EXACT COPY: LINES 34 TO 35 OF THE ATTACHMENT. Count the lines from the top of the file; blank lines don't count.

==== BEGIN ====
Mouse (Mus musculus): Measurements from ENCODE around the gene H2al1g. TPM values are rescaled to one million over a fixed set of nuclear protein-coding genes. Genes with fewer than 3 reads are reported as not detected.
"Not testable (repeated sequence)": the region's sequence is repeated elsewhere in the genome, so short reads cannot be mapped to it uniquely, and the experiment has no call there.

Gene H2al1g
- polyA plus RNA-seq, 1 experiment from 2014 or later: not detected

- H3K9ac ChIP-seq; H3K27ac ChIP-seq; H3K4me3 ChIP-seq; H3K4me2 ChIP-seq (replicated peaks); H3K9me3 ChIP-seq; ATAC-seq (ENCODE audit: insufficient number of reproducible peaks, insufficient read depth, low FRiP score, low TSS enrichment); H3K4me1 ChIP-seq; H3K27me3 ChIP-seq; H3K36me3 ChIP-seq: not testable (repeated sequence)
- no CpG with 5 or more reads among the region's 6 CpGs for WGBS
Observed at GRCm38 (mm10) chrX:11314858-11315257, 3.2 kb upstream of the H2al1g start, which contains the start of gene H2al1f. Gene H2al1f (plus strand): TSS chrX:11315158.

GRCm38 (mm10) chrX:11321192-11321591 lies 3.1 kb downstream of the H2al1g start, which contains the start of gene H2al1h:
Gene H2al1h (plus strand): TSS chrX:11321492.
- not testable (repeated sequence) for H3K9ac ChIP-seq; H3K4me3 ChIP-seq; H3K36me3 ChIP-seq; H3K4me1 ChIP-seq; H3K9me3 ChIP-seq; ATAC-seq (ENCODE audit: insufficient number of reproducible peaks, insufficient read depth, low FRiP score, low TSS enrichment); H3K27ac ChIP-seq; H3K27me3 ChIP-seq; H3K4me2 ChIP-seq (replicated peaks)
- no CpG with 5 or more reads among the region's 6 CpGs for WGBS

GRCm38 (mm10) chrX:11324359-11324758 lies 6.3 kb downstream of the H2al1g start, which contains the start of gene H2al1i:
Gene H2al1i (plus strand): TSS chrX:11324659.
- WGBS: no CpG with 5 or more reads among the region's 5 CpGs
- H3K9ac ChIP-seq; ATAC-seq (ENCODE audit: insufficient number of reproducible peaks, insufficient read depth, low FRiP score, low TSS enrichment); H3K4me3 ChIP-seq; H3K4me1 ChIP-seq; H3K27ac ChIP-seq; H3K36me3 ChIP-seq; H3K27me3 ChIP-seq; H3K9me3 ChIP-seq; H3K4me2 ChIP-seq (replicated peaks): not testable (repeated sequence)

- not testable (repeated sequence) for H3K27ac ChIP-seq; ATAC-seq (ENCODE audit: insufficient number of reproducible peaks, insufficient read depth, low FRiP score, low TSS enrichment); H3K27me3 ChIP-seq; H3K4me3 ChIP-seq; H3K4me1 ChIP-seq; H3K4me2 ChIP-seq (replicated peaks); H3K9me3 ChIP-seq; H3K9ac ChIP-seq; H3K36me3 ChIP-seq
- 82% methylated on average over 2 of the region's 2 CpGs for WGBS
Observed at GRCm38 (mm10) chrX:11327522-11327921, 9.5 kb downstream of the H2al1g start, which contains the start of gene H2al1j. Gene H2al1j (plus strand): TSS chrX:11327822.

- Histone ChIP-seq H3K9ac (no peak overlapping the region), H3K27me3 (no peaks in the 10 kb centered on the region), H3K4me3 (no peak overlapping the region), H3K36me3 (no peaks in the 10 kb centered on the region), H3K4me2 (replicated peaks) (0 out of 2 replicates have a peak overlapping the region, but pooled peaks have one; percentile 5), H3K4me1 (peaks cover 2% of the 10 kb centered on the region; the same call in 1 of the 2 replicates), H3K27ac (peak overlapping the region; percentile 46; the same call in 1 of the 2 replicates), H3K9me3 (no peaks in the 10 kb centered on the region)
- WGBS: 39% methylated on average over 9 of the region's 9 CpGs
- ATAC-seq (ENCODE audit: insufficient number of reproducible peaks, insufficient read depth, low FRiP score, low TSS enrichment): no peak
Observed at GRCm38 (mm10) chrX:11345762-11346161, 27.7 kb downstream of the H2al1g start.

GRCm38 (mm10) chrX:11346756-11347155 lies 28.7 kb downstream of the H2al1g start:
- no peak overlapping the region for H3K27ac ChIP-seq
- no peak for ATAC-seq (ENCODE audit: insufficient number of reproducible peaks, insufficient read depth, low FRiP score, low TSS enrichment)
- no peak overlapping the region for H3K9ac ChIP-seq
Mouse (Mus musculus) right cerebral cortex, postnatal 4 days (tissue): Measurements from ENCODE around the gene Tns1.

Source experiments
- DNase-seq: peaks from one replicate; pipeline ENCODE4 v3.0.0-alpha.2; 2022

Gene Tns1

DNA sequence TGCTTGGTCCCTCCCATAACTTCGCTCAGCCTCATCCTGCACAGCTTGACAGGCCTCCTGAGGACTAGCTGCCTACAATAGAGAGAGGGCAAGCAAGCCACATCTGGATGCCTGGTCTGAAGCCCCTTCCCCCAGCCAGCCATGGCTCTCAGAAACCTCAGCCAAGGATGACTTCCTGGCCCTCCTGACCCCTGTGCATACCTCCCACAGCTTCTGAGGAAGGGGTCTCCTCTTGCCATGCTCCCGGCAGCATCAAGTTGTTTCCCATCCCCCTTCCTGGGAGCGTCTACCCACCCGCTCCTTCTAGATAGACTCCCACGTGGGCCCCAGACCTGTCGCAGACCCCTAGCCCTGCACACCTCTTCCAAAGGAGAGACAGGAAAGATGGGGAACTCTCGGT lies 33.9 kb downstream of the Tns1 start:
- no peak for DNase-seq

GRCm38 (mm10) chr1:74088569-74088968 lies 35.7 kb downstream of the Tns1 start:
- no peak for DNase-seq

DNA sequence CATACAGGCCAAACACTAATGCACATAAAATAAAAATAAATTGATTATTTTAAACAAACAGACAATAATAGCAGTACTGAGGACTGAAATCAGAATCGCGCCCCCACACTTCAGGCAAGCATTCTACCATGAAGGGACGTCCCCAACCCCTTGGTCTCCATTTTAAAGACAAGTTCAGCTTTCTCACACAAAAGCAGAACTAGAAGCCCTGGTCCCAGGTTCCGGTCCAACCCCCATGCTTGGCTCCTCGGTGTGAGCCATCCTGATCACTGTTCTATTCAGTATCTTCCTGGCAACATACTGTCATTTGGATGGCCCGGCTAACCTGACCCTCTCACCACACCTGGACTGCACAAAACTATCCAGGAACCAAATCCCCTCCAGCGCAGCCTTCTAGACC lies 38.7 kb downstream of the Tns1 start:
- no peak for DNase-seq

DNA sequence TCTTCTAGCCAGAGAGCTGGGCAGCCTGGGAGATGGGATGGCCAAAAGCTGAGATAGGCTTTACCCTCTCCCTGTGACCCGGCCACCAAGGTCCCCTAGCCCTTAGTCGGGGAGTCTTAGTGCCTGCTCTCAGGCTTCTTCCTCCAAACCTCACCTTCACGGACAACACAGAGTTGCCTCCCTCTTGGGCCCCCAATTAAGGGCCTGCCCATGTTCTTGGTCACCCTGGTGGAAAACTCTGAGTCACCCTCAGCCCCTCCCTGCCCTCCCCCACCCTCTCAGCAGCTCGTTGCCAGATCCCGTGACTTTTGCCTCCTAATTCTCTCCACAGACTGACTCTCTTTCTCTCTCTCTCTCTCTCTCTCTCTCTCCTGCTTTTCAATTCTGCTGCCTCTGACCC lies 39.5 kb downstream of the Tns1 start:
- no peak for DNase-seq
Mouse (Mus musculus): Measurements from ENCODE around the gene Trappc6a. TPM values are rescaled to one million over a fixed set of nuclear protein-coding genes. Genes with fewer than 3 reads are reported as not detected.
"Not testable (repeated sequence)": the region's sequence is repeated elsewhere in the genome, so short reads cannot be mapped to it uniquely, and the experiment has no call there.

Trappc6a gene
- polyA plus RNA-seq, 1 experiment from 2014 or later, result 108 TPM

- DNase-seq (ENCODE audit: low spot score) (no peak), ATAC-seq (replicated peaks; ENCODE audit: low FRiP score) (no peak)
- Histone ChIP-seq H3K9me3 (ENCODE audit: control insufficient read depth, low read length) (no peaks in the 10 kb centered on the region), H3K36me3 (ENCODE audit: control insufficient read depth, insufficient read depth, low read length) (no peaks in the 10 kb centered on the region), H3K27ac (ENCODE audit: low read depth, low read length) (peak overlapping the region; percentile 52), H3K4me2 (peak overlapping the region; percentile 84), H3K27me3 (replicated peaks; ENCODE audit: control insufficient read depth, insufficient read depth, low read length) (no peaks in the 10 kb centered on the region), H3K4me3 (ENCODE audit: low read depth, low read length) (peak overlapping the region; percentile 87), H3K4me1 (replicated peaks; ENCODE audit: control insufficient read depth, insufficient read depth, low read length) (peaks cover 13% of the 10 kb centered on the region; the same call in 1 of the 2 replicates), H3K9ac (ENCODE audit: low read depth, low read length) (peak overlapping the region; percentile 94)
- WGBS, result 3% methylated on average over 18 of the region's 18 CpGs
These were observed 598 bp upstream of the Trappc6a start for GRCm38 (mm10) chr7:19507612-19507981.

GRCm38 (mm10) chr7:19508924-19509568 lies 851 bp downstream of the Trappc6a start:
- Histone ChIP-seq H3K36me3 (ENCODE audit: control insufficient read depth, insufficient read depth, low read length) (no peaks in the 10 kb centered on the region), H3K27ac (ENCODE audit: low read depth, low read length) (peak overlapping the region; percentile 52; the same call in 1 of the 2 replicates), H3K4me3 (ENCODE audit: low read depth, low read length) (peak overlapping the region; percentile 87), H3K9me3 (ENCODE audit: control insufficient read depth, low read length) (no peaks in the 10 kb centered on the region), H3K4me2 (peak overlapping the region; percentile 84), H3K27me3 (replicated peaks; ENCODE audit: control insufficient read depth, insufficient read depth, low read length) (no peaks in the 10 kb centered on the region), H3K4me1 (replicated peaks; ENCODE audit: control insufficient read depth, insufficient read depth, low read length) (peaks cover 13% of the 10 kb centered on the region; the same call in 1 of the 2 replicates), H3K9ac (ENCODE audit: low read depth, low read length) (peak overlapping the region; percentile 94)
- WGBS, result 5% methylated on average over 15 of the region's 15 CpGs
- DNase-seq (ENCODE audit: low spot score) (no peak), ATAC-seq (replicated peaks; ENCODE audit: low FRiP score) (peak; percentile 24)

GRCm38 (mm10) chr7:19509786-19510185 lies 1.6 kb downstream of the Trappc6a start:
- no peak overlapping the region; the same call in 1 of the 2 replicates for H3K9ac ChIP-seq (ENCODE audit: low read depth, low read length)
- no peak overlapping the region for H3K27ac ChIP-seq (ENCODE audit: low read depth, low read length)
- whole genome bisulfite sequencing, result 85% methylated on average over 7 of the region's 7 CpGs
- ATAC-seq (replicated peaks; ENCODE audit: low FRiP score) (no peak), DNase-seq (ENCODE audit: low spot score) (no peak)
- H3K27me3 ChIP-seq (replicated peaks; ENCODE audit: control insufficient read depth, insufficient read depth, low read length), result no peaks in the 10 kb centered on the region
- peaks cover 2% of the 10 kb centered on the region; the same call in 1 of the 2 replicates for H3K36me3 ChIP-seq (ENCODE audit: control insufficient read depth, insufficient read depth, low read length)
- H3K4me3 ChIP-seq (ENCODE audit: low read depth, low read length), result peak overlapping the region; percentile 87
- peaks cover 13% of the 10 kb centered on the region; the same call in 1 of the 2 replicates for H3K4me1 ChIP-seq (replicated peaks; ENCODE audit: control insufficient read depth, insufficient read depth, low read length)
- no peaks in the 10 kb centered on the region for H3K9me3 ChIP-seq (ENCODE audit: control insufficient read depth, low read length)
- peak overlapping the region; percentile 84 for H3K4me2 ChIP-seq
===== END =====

- no peak for DNase-seq

DNA sequence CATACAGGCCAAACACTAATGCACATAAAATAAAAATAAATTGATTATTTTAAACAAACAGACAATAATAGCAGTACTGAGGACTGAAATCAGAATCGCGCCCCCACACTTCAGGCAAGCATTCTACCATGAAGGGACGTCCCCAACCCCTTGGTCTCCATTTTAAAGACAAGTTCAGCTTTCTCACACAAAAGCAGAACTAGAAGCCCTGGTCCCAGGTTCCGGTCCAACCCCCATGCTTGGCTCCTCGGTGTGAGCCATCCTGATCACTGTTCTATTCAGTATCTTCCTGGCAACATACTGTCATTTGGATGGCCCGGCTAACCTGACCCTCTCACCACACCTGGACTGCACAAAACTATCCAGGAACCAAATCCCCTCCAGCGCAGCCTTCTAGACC lies 38.7 kb downstream of the Tns1 start: